Larry McNabb, former chairman and chief executive officer of BankAmerica Texas, has been named chief executive officer of Primary Payment Systems Inc.
A 25-year banking veteran, Mr. McNabb, 48, has come out of retirement to help Primary Payment build and promote its national data base of checking account information. Banks use the data base to identify potential cases of check fraud.
Formed in 1995, San Diego-based Primary Payment has 43 participating banks, including First Union Corp., Barnett Banks Inc., and BB&T Corp., which joined in June.
Leslie Michelassi, senior vice president at Primary Payment, said Mr. McNabb is one of the originators of the checking account data base concept.
Mr. McNabb said the data base was created mainly as a response to the high incidence of check fraud at Wells Fargo & Co., BankAmerica Corp., and other western banks several years ago.
"California at that time was a hotbed of fraud," Mr. McNabb said.
He noted, however, that check fraud is a nationwide problem that costs banks and merchants up to $10 billion a year. "Banks have struggled to keep up with fraud, and that became the birth of the whole ... data base movement," Mr. McNabb said.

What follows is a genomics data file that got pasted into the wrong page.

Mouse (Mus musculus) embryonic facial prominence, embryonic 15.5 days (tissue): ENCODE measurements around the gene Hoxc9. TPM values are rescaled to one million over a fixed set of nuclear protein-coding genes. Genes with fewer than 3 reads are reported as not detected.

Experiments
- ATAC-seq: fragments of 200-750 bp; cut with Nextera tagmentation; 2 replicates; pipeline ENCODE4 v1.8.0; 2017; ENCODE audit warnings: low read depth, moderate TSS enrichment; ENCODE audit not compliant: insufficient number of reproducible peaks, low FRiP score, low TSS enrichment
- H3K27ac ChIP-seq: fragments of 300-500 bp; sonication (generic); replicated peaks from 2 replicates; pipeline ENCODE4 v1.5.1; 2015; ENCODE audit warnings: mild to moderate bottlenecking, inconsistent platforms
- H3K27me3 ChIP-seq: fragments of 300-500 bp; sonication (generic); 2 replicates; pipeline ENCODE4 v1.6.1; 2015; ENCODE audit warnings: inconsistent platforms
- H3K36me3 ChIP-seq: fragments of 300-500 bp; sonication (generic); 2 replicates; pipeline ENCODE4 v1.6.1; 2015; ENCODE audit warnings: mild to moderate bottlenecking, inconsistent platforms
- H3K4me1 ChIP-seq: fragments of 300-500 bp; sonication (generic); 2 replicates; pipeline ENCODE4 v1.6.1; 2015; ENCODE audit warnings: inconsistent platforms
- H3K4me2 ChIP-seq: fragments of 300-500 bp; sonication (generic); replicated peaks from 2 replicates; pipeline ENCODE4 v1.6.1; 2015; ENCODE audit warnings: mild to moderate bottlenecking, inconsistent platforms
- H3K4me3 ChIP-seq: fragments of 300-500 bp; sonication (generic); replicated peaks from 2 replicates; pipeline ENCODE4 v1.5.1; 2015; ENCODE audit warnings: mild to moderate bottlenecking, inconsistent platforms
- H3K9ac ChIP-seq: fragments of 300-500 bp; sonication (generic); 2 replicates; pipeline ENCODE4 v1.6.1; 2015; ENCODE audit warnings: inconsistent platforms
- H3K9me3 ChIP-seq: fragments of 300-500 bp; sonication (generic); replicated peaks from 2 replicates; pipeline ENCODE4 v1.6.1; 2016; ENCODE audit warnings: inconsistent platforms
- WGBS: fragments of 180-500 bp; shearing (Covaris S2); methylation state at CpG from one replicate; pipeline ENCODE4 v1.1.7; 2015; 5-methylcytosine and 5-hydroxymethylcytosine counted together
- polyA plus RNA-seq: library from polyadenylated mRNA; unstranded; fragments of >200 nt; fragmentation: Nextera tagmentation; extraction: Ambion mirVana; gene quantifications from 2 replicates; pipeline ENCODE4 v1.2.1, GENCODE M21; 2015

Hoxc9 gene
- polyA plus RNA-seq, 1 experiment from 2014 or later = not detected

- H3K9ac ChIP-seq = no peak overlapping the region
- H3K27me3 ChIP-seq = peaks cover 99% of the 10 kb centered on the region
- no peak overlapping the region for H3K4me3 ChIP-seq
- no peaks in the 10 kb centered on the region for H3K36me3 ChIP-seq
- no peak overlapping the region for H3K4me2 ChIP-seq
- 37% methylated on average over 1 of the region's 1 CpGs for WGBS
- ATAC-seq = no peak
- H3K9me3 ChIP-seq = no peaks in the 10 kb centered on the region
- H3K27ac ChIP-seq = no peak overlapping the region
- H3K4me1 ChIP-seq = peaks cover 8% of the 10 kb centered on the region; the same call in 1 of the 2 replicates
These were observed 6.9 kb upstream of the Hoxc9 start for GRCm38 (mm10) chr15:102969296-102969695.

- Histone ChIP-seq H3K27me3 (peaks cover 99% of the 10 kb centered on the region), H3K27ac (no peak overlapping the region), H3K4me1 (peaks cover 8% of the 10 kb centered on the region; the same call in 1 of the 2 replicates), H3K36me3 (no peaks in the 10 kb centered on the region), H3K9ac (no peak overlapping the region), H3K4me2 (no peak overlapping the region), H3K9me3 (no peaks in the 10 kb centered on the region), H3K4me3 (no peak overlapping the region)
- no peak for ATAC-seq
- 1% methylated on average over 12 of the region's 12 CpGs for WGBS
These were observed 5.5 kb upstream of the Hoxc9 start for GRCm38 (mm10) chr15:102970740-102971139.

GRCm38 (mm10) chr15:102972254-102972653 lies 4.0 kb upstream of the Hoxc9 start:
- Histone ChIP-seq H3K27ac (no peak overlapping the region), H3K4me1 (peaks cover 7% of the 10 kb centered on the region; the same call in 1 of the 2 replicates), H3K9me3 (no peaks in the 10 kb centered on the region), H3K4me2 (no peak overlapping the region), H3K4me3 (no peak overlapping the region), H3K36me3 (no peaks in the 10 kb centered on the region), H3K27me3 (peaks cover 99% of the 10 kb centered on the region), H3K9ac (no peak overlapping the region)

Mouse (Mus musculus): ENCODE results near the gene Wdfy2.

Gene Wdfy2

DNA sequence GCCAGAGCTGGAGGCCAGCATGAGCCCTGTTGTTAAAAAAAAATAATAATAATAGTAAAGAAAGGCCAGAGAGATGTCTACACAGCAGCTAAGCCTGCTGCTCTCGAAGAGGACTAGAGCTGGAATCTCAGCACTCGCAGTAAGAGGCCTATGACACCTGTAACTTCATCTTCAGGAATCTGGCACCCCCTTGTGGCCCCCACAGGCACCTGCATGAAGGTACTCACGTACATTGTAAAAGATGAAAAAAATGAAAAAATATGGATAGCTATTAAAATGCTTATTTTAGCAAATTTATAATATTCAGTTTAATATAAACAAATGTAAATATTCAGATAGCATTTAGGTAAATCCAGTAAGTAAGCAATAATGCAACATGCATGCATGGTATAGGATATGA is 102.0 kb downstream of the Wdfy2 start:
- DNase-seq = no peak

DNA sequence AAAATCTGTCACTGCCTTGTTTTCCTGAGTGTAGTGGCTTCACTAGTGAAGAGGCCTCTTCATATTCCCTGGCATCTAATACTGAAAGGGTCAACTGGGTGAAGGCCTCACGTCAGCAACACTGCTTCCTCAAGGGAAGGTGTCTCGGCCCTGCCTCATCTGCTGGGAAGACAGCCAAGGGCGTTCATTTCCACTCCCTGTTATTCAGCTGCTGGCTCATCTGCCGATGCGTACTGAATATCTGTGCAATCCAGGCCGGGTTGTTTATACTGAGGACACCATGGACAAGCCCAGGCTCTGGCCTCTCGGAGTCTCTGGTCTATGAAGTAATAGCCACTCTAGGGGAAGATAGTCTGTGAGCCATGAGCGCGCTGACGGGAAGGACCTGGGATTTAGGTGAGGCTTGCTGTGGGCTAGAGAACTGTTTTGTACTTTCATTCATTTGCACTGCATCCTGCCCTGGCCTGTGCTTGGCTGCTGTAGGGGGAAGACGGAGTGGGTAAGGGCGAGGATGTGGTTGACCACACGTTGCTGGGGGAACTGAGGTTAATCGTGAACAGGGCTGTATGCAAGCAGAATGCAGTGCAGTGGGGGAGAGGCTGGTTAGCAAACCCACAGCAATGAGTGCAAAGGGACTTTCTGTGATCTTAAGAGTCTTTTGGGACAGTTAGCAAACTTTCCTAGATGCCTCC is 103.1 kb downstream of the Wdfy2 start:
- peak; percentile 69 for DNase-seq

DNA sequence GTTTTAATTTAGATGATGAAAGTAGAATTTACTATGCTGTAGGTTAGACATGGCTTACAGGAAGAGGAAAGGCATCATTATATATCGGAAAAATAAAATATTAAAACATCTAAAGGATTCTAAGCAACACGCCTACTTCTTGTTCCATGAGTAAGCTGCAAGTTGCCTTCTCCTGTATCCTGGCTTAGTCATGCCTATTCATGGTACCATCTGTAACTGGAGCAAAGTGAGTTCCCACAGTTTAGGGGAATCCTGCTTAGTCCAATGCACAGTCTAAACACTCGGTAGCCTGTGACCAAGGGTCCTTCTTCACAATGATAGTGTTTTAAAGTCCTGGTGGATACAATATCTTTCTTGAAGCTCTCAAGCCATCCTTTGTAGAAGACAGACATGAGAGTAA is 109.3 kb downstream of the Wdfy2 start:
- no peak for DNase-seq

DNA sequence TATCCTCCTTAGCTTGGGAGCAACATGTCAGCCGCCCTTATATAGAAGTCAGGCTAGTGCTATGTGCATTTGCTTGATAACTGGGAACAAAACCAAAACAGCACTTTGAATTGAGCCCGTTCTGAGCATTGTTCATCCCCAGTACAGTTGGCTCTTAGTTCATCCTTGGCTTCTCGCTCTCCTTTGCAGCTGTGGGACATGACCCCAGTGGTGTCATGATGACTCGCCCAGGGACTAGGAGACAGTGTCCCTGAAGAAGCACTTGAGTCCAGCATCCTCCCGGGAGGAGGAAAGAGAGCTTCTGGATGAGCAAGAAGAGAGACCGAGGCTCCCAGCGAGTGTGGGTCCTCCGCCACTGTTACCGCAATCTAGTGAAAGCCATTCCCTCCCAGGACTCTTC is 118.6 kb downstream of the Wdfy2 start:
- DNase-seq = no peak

Primary Payment's data base contains information on more than 57 million checking accounts-about 28% of the U.S. total.
In the first six months of 1997, banks tapped the data base 198 million times. More than two million warnings were issued for reasons ranging from an account closing to previous fraudulent activity related to a particular account.
About 554,000 data base inquiries resulted in "hard hits," which indicate a high probability of fraud. These checks, valued at $230 million, generally were returned before payment was issued.
Mr. McNabb said he plans to promote the data base through alliances and marketing agreements with payments organizations such as the Bankers Roundtable and Payment Solutions Network Inc., a Dallas-based electronic check presentment network that is managed by Carreker-Antinori Inc. of Dallas.
Phyllis Meyerson, principal at the Electronic Check Clearing House Organization, a Dallas-based rulemaking body for electronic check presentment, said Mr. McNabb would be a boon to the anti-fraud effort because he has a "tremendous amount of credibility."